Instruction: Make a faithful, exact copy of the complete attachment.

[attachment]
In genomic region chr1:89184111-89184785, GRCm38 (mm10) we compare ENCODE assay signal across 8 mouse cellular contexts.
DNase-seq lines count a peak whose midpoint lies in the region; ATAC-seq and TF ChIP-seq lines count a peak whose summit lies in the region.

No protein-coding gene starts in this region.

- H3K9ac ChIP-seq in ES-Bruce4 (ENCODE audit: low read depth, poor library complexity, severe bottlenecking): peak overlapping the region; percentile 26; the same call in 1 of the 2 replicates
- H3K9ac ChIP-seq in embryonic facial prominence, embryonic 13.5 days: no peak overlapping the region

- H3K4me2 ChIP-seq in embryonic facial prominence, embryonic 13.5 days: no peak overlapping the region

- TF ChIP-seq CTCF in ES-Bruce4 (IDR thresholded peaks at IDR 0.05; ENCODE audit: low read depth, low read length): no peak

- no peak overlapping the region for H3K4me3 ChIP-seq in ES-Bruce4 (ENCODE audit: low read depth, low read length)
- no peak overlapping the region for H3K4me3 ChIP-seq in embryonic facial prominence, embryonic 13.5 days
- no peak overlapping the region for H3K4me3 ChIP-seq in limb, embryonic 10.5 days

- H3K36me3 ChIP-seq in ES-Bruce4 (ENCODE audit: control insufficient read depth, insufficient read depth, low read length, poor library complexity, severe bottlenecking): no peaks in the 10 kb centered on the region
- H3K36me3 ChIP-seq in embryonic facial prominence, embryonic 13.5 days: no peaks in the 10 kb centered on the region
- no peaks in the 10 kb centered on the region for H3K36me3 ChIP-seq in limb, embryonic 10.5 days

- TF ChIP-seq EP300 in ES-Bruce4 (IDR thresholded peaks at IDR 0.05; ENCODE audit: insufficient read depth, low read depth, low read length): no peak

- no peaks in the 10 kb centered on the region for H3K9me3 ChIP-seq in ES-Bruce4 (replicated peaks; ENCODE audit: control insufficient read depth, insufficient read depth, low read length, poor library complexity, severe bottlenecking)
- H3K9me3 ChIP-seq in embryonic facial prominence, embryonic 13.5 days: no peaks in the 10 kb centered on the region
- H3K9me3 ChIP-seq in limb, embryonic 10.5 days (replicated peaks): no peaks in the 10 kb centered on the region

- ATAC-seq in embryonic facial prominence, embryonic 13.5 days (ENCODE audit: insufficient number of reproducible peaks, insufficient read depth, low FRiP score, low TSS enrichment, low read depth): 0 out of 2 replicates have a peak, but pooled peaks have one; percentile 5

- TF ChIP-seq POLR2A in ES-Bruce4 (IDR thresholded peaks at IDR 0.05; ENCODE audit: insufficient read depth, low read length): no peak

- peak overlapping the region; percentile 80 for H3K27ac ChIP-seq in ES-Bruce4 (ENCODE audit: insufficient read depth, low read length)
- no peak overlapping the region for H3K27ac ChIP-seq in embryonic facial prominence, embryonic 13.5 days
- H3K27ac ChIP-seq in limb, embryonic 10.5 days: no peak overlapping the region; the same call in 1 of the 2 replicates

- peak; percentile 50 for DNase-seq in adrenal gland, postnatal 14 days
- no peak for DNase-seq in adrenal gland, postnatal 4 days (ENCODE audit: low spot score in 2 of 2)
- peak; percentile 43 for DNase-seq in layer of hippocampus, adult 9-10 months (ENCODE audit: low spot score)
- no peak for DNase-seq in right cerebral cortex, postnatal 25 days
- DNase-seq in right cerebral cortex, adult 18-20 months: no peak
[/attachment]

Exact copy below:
In genomic region chr1:89184111-89184785, GRCm38 (mm10) we compare ENCODE assay signal across 8 mouse cellular contexts.
DNase-seq lines count a peak whose midpoint lies in the region; ATAC-seq and TF ChIP-seq lines count a peak whose summit lies in the region.

No protein-coding gene starts in this region.

- H3K9ac ChIP-seq in ES-Bruce4 (ENCODE audit: low read depth, poor library complexity, severe bottlenecking): peak overlapping the region; percentile 26; the same call in 1 of the 2 replicates
- H3K9ac ChIP-seq in embryonic facial prominence, embryonic 13.5 days: no peak overlapping the region

- H3K4me2 ChIP-seq in embryonic facial prominence, embryonic 13.5 days: no peak overlapping the region

- TF ChIP-seq CTCF in ES-Bruce4 (IDR thresholded peaks at IDR 0.05; ENCODE audit: low read depth, low read length): no peak

- no peak overlapping the region for H3K4me3 ChIP-seq in ES-Bruce4 (ENCODE audit: low read depth, low read length)
- no peak overlapping the region for H3K4me3 ChIP-seq in embryonic facial prominence, embryonic 13.5 days
- no peak overlapping the region for H3K4me3 ChIP-seq in limb, embryonic 10.5 days

- H3K36me3 ChIP-seq in ES-Bruce4 (ENCODE audit: control insufficient read depth, insufficient read depth, low read length, poor library complexity, severe bottlenecking): no peaks in the 10 kb centered on the region
- H3K36me3 ChIP-seq in embryonic facial prominence, embryonic 13.5 days: no peaks in the 10 kb centered on the region
- no peaks in the 10 kb centered on the region for H3K36me3 ChIP-seq in limb, embryonic 10.5 days

- TF ChIP-seq EP300 in ES-Bruce4 (IDR thresholded peaks at IDR 0.05; ENCODE audit: insufficient read depth, low read depth, low read length): no peak

- no peaks in the 10 kb centered on the region for H3K9me3 ChIP-seq in ES-Bruce4 (replicated peaks; ENCODE audit: control insufficient read depth, insufficient read depth, low read length, poor library complexity, severe bottlenecking)
- H3K9me3 ChIP-seq in embryonic facial prominence, embryonic 13.5 days: no peaks in the 10 kb centered on the region
- H3K9me3 ChIP-seq in limb, embryonic 10.5 days (replicated peaks): no peaks in the 10 kb centered on the region

- ATAC-seq in embryonic facial prominence, embryonic 13.5 days (ENCODE audit: insufficient number of reproducible peaks, insufficient read depth, low FRiP score, low TSS enrichment, low read depth): 0 out of 2 replicates have a peak, but pooled peaks have one; percentile 5

- TF ChIP-seq POLR2A in ES-Bruce4 (IDR thresholded peaks at IDR 0.05; ENCODE audit: insufficient read depth, low read length): no peak

- peak overlapping the region; percentile 80 for H3K27ac ChIP-seq in ES-Bruce4 (ENCODE audit: insufficient read depth, low read length)
- no peak overlapping the region for H3K27ac ChIP-seq in embryonic facial prominence, embryonic 13.5 days
- H3K27ac ChIP-seq in limb, embryonic 10.5 days: no peak overlapping the region; the same call in 1 of the 2 replicates

- peak; percentile 50 for DNase-seq in adrenal gland, postnatal 14 days
- no peak for DNase-seq in adrenal gland, postnatal 4 days (ENCODE audit: low spot score in 2 of 2)
- peak; percentile 43 for DNase-seq in layer of hippocampus, adult 9-10 months (ENCODE audit: low spot score)
- no peak for DNase-seq in right cerebral cortex, postnatal 25 days
- DNase-seq in right cerebral cortex, adult 18-20 months: no peak